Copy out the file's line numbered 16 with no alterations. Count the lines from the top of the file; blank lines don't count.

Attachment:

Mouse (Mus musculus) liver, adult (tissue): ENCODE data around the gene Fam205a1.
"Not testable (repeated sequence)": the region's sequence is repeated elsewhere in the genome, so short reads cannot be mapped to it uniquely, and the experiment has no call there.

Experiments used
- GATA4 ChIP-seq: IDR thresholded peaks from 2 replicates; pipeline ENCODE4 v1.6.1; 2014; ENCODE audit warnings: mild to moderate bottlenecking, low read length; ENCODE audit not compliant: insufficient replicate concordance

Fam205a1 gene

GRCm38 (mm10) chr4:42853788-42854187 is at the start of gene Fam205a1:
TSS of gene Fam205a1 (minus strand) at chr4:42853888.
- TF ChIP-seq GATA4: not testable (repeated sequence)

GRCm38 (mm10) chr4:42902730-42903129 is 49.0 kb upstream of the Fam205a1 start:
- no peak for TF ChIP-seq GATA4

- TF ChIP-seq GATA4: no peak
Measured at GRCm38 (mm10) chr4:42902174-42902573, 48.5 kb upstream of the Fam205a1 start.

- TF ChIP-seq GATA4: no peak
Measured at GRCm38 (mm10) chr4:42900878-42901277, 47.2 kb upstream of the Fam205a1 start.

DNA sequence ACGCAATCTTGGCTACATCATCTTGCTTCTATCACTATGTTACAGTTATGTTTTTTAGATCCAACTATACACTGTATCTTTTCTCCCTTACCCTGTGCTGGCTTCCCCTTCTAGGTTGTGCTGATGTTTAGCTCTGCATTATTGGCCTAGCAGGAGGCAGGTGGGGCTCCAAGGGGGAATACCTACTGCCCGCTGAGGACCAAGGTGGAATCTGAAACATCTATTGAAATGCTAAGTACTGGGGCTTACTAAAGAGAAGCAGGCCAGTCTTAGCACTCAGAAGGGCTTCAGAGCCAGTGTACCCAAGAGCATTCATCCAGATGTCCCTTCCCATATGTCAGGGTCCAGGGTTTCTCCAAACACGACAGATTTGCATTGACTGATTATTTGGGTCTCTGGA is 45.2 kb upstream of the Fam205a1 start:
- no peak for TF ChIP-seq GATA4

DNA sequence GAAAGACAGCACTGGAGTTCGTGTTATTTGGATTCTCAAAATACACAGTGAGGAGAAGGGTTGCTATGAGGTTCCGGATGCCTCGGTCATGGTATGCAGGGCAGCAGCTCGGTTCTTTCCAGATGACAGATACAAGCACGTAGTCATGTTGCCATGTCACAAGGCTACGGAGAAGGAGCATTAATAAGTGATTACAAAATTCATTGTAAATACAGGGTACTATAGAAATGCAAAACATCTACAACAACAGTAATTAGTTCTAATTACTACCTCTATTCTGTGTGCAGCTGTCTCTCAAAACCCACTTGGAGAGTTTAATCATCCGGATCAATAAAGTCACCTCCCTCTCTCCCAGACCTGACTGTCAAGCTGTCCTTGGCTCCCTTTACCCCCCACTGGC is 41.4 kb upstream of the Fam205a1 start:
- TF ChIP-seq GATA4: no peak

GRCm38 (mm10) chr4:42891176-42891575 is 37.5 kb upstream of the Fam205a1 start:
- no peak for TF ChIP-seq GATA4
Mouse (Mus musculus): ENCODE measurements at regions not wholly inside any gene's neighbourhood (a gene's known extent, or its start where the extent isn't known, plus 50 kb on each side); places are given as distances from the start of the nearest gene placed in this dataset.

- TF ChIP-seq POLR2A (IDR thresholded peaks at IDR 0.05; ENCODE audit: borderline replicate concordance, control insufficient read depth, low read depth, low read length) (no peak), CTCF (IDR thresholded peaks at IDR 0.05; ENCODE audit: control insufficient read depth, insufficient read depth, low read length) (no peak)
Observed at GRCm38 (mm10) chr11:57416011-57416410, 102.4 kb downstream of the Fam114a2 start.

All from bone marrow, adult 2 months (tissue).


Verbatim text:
- no peak for TF ChIP-seq GATA4